Argentina Devalues Peso Faster While It Fights Reserves Drop
(Bloomberg) -- Argentina’s central bank will allow a faster depreciation of its tightly-controlled peso, in the government’s latest attempt to contain a hemorrhage of foreign reserves.
The central bank is ending a policy of “uniform devaluation” and allowing greater volatility, according to a central bank statement sent after hours Thursday. It also announced that it was raising repo rates to 24% up from 19% and create savings instruments with rates that exceed inflation, as it seeks to encourage Argentines to save and invest in pesos.
Authorities offered the peso at 76.95 per dollar on Friday morning, 0.9% weaker than the previous session and a quicker pace of devaluation than the 0.1% daily decline of the last three days. With a faster depreciation, the central bank also seeks to close the gap between the official peso and the unofficial rate, which closed Thursday at 147 per greenback, on top of giving incentives for exporters to sell their dollars and stabilize the exchange rate.
“Raising the repo rate and abandoning the crawling peg are key, because they attack a huge inconsistency” of having low peso interest rates while maintaining a stable peso depreciation, said Diego Chameides, chief economist at Banco Galicia in Buenos Aires. “That led to a situation where few dollars were sold in the market.”
Argentina’s dollar bonds fell early on Friday, pushing the yield spread over U.S. Treasuries wider by 28 basis points to 13.67 percentage points at 9:30 a.m. in New York.
Read More: Argentina Cuts Taxes on Exports Amid Falling Dollar Reserves
The administration of President Alberto Fernandez announced a slew of new measures Thursday, including cutting taxes on certain exports temporarily, as the central bank is losing reserves at a faster pace in recent days, in part stemming from savers withdrawing dollar deposits from the nation’s banking system. Individual demand for greenbacks intensified after the government tightened capital controls Sept. 15.
Total reserves fell by $370 million on Wednesday to $41.4 billion, the lowest level since January 2017, while net reserves are estimated to be below $5 billion, according to JPMorgan Chase & Co.
Yet the effort is unlikely to significantly change a situation where investors reject the peso due to Argentina’s high inflation rate -- above 40% in annual terms -- and lack of economic policy credibility.
“We continue to see a major imbalance in the monetary system,” JPMorgan’s analysts Diego Pereira and Lucila Barbeito wrote in a report. “The lack of a consistent and comprehensive program will continue to exert pressures.”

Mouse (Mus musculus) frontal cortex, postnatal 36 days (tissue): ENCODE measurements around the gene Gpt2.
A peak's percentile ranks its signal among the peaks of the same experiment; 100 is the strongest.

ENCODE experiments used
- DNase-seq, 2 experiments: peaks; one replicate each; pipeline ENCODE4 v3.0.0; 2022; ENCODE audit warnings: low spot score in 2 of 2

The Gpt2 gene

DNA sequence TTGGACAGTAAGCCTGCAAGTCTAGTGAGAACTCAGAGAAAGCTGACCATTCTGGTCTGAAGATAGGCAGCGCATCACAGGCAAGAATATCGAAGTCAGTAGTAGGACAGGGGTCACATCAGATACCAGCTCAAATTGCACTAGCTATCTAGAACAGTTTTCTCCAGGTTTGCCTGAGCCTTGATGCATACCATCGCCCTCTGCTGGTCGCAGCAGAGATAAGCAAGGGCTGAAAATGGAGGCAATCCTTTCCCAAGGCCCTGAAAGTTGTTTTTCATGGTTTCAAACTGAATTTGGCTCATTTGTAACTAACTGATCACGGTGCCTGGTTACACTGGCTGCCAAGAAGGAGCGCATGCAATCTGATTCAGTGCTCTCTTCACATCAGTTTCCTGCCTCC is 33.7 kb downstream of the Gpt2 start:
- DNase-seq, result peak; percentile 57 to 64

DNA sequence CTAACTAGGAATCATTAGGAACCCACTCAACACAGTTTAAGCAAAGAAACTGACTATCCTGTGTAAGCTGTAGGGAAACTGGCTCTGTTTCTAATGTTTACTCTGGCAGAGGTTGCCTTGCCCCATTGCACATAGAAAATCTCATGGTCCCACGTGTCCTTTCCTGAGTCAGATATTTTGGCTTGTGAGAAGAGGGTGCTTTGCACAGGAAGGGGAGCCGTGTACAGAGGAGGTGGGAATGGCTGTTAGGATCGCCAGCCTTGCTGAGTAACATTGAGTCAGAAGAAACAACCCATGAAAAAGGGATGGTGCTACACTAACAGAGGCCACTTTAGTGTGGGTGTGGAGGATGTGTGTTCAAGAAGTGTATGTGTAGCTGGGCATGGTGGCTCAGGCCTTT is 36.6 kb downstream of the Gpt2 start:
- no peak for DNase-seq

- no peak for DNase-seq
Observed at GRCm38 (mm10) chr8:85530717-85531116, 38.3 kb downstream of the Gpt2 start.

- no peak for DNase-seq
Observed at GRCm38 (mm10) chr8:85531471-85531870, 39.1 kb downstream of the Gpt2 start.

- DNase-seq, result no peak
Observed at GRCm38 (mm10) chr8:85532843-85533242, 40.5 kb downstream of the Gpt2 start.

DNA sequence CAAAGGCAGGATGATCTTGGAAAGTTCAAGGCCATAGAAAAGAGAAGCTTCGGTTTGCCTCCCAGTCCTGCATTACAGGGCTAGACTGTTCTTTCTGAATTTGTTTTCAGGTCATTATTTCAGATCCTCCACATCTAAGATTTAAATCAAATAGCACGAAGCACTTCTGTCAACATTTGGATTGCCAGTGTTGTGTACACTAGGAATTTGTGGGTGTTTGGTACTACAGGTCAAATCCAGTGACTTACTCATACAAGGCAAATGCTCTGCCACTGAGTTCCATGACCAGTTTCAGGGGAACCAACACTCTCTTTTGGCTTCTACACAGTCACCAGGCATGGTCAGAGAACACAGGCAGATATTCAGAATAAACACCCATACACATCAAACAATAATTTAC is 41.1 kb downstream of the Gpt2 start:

Read More: Analysts Skeptical Argentina Plan Will Halt Drop in Reserves
Argentina’s previous administration started implementing capital controls a year ago amid a sell-off, and Fernandez has since dramatically increased them. Savers may only exchange pesos for $200 a month and must pay as much as 65% tax on top of the official exchange rate to buy the dollars. The central bank, known as BCRA, is also denying access to Argentines who receive Covid-19 financial aid directly or indirectly.
“This is the central bank reacting, late, to growing market pressure,” Goldman Sachs senior economist Alberto Ramos said by telephone Thursday. “The core of the problem remains the heavy monetization of large fiscal deficits and poor policy credibility. Until that is fixed there’s no hope of lasting currency and price stability.”
ARGENTINA INSIGHT: Policy Course Will Be Key to Frame Outlook
As part of its measures, BCRA also said it will allow peso-renminbi trading for certain comex operations and futures contracts in yuan. Still, retail investors won’t be able to trade in the Chinese currency and the monetary authority won’t activate a swap the country has with Asian nation.
The central bank’s monetary policy and currency controls will be a focal point in the government’s negotiations with the International Monetary Fund for a new program. IMF staff are set to visit Argentine officials next week, and again in November to discuss their policies.
Government officials say they simply want to refinance the $44 billion the nation owes to the IMF from an expired program that failed, and it’s not seeking additional funding.
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